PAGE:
Once again, the disconnect between what is shown by broadcast media and what some in the press want their readers to believe is brought into sharp focus by arguments about what happened yesterday near Balcombe in West Sussex. While the BBC showed a number of people protesting, and many getting arrested as a result, others have declared that acts of treachery and treason are upon us.
Wait, what? Well, as I pointed out a while back, the closer that the process of extracting gas from shale by hydraulic fracturing – fracking for short – comes to London, the greater the protests will be. Balcombe is prime commuter belt, and if there is going to be fracking there, rather than somewhere near Blackpool where very few hacks and pundits live, then that means it’s serious.
So, while very few turned up to protest when Cuadrilla Resources fracked happily away in Lancashire, things were not so quiet in Balcombe. This is turn has spooked proponents of fracking, and today has come a lashing out at protesters, and of course the BBC for, er, oh I dunno, but look, the Beeb is always to blame, whether it turns up and reports, or not. It’s written, that’s why.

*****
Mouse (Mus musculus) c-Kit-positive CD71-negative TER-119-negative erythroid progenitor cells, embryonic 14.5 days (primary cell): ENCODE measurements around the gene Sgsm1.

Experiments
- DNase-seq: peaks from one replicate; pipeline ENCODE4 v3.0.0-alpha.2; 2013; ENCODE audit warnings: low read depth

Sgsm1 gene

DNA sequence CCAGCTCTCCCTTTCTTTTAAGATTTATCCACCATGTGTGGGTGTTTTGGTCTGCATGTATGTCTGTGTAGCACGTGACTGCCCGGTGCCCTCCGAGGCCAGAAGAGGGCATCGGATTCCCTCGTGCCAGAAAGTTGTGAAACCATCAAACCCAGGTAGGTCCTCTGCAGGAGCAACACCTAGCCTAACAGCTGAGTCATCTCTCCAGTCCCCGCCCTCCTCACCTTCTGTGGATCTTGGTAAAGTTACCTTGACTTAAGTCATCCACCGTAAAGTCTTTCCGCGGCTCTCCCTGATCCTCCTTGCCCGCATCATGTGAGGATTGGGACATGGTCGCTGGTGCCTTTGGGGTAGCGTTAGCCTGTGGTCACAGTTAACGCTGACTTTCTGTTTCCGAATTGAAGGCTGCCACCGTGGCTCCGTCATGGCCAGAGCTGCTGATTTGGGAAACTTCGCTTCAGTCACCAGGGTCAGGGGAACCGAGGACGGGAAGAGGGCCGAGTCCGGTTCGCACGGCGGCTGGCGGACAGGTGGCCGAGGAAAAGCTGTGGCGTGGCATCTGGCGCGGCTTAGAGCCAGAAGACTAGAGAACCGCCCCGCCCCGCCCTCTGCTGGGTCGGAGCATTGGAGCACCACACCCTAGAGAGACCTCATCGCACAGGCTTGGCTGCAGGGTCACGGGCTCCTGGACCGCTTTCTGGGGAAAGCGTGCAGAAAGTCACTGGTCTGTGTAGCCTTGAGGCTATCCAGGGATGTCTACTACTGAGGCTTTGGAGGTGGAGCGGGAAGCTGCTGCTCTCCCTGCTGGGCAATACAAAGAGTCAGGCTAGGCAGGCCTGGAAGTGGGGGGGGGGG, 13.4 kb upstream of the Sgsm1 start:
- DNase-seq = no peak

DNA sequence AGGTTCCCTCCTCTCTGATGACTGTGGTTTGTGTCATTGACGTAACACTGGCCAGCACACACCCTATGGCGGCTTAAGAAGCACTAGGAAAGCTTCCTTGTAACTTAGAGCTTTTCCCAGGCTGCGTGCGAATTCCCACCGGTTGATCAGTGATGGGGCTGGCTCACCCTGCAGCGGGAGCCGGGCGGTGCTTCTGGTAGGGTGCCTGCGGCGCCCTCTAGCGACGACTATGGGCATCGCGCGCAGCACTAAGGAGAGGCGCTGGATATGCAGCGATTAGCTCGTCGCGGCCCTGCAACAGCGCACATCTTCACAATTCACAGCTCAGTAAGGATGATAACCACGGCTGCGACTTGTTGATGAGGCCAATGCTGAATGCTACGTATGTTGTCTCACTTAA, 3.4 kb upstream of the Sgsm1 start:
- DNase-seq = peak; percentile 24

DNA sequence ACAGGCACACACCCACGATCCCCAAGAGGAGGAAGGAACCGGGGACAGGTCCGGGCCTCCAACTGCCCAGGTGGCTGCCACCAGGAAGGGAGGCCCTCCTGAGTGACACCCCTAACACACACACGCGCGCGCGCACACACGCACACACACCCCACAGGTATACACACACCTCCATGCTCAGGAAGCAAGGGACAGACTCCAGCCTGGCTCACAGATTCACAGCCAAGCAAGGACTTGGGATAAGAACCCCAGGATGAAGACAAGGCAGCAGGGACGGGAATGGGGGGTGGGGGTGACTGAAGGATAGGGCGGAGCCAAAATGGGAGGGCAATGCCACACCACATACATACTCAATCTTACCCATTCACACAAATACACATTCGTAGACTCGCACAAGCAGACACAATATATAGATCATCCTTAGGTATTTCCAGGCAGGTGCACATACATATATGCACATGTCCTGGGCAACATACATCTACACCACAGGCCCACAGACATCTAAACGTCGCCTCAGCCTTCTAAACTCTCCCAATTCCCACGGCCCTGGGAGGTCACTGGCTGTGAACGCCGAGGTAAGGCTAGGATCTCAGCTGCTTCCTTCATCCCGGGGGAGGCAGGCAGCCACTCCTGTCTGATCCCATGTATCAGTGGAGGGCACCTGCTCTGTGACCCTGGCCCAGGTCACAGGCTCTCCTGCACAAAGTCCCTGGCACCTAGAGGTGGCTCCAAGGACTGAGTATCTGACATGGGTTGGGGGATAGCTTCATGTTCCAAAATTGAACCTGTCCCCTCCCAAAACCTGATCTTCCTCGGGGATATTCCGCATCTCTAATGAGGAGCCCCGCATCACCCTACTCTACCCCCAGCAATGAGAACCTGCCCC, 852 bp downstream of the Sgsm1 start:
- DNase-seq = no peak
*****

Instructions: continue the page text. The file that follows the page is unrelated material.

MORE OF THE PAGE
Especially spooked has been Christopher Booker, who has been given a platform by the legendarily foul mouthed Paul Dacre: “A new 'Battle of Britain'? Caving in to the anti-fracking fanatics is a craven surrender to mob rule” he splutters and froths into his suitably upmarket high tea. Fighting them on the landing grounds, then, Chris? But he’s serious: “insanity ... threaten[ing] Britain’s entire energy future”.
The protesters are wrong: “fog of misconceptions ... suicidal energy policy ... deluded”. This is because “Scarcely an iota of their scare story bears any relation to reality” and fracking, Booker tells readers twice – just to make sure – means “cheap gas”. To no surprise, no figures are quoted, nor any analysis cited. It’s cheap in the USA, therefore it must be cheap here. So be told.
Booker’s rant is reinforced by an editorial in the Maily Telegraph which covers remarkably similar ground, and takes an almost identical attitude to protest, as Booker. “Anti-fracking zealots are the enemies of progress” howls the headline, while readers are told that the Government must somehow stand up to the protesters, who are depicted as “new Luddites” and “hysterical”.
And, just to put the lid on the whole thing, Booker’s pal James “saviour of Western civilisation” Delingpole has asserted that “the fracking pollution issue has been invented by green activists as part of their anti-growth, pro-renewables campaign”. The thought that, given the tax breaks on offer, fracking would be off and running if this really was the new Klondike, is not allowed to enter.
But it isn’t, and so the ranting is pointless. No change there, then.
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